It was wonderful to be a part of the Global Ecologies – Local Impacts conference at University of Sydney last week, co-hosted by ASLEC-ANZ and Sydney Environment Institute. The conference brought together scholars from the humanities and social sciences and was truly interdisciplinary in scope. Keynotes ranged from an incisive take-down of the discourse of ‘resilience’ in climate change adaptation plans (Petra Tschakert) to a lucid exploration of ecocriticism’s practical challenges for writers (Richard Kerridge). And yet, the conference never felt disjointed or scattered in its interests. The trope of the Anthropocene (though never deployed uncritically) worked as a uniting thread throughout, tying together the global narrative of anthropogenic climate change with highly local stories of environmental (in)justice, care and hope. It made me ponder whether, twee as the slogan now sounds, ‘Think Global, Act Local’ was right all along.

For me, the most resonant paper was Alice Te Punga Somerville’s powerful keynote ‘Somewhere the Sea’. Crafting together postcolonial thought, Maori literature and contemporary socio-political conflict over water in a beautifully constructed paper, Te Punga Somerville put a potent question to the conference: ‘Who is in your ecology?’ Scholars writing about multispecies entanglements have welcomed birds, plankton, whales and algae into our ecology, but have we welcomed gods? Have we welcomed the sea – not just as a metaphor but as an actor itself?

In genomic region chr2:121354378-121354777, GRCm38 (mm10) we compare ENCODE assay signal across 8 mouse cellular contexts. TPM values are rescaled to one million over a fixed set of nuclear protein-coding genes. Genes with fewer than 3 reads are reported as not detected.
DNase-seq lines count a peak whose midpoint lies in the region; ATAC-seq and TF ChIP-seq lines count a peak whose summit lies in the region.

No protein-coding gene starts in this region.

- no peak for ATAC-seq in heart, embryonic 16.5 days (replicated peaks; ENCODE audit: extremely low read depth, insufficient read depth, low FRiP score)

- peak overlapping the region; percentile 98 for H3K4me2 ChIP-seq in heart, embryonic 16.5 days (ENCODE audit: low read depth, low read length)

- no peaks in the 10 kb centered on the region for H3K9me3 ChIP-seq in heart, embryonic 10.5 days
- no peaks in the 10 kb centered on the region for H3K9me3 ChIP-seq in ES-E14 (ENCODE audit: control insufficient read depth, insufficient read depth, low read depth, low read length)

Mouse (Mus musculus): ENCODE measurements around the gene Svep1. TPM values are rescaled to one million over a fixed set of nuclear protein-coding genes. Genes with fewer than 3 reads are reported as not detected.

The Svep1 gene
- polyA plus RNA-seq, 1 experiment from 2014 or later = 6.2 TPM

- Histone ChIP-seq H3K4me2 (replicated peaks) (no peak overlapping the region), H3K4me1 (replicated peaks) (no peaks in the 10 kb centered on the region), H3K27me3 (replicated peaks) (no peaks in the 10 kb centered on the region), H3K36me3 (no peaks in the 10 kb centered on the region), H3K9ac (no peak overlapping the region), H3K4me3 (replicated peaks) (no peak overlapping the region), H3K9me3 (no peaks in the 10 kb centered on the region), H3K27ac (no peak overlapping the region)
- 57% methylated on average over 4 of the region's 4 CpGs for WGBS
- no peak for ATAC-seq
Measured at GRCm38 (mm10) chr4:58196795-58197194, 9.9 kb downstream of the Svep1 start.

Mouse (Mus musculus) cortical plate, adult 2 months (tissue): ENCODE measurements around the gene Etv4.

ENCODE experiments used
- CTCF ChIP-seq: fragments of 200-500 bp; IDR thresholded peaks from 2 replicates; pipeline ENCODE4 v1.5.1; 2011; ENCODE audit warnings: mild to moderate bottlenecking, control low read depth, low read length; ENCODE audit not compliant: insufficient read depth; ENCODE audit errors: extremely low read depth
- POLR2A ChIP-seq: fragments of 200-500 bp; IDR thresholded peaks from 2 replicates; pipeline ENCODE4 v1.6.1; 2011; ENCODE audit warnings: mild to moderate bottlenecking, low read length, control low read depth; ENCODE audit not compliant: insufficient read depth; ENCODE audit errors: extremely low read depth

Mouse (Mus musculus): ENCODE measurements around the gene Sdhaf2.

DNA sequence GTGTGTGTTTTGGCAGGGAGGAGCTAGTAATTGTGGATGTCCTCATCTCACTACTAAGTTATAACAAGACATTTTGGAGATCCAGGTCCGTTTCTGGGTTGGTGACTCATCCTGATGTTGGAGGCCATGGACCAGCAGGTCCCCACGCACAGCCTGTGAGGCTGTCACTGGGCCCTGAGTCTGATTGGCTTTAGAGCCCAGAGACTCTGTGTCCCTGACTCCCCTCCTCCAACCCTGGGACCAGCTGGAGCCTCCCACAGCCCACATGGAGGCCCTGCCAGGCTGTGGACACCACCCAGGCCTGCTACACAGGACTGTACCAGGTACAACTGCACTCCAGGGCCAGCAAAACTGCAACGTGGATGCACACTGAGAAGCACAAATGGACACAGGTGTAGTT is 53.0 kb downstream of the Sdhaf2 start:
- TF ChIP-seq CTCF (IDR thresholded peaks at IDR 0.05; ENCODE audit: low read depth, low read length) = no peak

Te Punga Somerville argued that any truly inclusive ecology has to take spirituality seriously. She ended by calling for environmental humanities scholars to engage more closely with indigenous scholars; to recognise that doing field work is no longer the only way to engage with indigenous knowledge because, as she put it, ‘it’s in the library.’ It reminded me of the efforts of Philip Morrissey at University of Melbourne (and also Stephen Muecke, among others) to teach the philosophy of men such as Paddy Roe and Bill Neidjie as philosophy, not anthropology.

I presented a 5-minute version of a paper I have been working on in the ‘Slam’ session on Thursday evening. The paper is about the mediated (in)visibility of offshore oil and gas developments, particularly Australia’s vast offshore natural gas developments off the coast of Western Australia and the coral reefs they abut.

In this respect, two other papers at the conference were of particular interest to me: Elizabeth De Loughrey’s keynote ‘Submarine Futures of the Anthropocene’ and Maria Melo Zurita’s ‘A Journey into the Subterranean Anthropocene.’ Both were concerned with the question of how we make visible places that are so foreign and hard to reach that they seem almost ‘extraterrestrial’ (to use De Loughrey’s term for the oceans). It’s a question I hope to explore further in coming months. Thanks to Iain McCalman for his suggestion to look to Charlie Veron’s and Mary Stafford-Smith’s encylopedic undertaking Corals of the World, as one way to begin thinking through how these otherwise isolated and remote places might be brought to the fore.

In partnership with Emma Davies, my fellow ASLEC-ANZ postgraduate representative, I also convened a session for postgraduate students and early career researchers on the topic of developing a career pathway in the environmental humanities. We were very grateful to Iain McCalman, Joni Adamson and Thom van Dooren for their participation in this session as expert panellists. In a future post I will summarise some of the key gems of wisdom they conveyed.

You can download the full conference program here.